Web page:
Neighbor pulls man from Hoffman Estates apartment fire
A nurse assistant pulled a 62-year-old man from a burning apartment Tuesday night in Hoffman Estates. He's being treated in the burn unit at Loyola University Medical Center in Maywood.
Malgorzata Rostecka, who lives near the apartments in the 2000 block of Hassell Road where the fire occurred, said she and her 8-year-old daughter were out for a walk when they smelled smoke. She sent her daughter to call 911 and saw beyond an open door a man leaning against a wall in his burning apartment.
She told the man to leave the building, but he couldn't move, Rostecka said. She said the man was having difficulty breathing, couldn't walk and already had burns on his face and hands. She could recognize that the skin was peeling from his mouth and nose.
"I'm a nurse assistant -- I cannot leave somebody if somebody is need," she said. "I have to put them first."
She said she helped him out of the burning apartment, as he leaned on her heavily, crying.
"Just hold me. Put your hand on my shoulder and just walk with me," Rostecka recalled telling the man.
Rostecka heard what she described as an explosion in the living room area just as she was getting the man out the door. Hoffman Estates Fire Chief Jeff Jorian said he doesn't know exactly what she heard but that it's common for aerosol cans to explode in such heat.
Firefighters were called to the blaze at the two-story building of the Barrington Lakes Apartments about 7:15 p.m., Hoffman Estates police Sgt. Mark Mueller said. Smoke and flames were billowing out of the first-floor apartment unit, where investigators believe a fire started in the kitchen. The man, who had burns on his face and hands, was transported to St. Alexius Medical Center and later transferred to Loyola.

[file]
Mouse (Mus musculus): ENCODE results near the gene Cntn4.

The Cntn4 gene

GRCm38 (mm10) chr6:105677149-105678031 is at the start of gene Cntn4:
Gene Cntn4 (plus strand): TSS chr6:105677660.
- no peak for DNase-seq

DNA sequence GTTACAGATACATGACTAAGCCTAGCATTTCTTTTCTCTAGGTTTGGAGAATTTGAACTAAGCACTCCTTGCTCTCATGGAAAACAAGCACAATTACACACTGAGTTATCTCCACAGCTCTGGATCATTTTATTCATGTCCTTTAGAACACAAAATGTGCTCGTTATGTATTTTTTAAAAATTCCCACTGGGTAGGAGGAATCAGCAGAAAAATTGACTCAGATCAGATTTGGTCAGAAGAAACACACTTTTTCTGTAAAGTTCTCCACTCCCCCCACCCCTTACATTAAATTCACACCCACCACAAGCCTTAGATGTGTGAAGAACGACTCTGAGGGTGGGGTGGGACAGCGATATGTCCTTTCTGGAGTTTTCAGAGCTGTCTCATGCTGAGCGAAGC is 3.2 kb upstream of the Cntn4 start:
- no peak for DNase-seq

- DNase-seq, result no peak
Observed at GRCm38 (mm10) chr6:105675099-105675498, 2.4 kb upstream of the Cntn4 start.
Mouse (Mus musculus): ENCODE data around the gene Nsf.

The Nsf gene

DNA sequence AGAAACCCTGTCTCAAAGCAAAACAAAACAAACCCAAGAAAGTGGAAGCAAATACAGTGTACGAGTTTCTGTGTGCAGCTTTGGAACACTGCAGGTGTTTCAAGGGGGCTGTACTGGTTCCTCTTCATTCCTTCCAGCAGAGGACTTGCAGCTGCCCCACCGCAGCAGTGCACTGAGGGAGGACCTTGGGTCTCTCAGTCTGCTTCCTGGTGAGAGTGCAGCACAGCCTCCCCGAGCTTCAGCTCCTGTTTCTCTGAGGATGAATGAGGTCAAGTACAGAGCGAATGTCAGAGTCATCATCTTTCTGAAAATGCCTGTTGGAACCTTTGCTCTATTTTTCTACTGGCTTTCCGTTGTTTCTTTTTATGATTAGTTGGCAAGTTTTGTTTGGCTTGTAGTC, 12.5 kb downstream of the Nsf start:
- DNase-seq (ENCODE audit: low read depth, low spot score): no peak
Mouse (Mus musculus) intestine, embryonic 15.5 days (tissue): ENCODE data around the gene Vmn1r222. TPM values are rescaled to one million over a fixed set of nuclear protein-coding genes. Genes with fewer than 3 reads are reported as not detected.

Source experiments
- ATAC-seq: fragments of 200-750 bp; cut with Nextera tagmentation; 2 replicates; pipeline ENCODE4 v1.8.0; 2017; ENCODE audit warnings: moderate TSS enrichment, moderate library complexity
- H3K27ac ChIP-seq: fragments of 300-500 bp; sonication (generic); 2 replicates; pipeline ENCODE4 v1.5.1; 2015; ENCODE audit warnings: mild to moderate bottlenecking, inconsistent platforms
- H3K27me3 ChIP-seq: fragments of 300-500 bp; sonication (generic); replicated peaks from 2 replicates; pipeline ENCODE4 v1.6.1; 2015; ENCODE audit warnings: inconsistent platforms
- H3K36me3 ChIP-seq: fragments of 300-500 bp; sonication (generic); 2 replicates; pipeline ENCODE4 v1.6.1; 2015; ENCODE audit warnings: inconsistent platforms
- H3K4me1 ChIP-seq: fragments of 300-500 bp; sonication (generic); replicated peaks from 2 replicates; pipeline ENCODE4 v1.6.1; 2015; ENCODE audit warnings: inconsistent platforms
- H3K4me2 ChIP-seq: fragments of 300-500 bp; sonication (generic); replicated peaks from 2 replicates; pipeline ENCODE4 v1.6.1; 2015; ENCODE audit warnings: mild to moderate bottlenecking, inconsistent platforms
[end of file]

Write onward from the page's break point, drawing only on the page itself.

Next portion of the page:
Officials at Loyola Wednesday said there was no information they could release about the man's condition.
The building was substantially damaged, and the American Red Cross has helped several families find temporary housing, Mueller said.
Hoffman Estates firefighters said the initial damage estimate is $250,000. The building was equipped with an automatic fire alarm which activated, but not a sprinkler system. The cause of the fire has not been determined.
Rostecka said she learned later that the man's age and health were not factors in the condition she found him in. He'd had a Fitbit on his wrist and neighbors told her he often worked out and jogged at the complex.
"It's going to stay in my mind probably forever," she said of the rescue, adding that she doesn't consider herself a hero, but is disappointed no one else thought to check whether anyone inside the building might need help before firefighters arrived.
"Everybody grabbed their phones and started recording," Rostecka said. "Nobody had the guts to go in."
She said one person did put their jacket over the injured man, who was wearing a short-sleeved shirt, as she emerged from the building with him.
Chief Jorian said though this event ended well, it can be dangerous to enter a burning building, and firefighters and paramedics would prefer to have one victim, not two.
"It's one of those things that's up to the individual," he said. "It's a scary and dangerous situation to go into a fire. We're protected by our clothing and we have our training."
• Daily Herald staff writer Chacour Koop and correspondent Katie Smith contributed.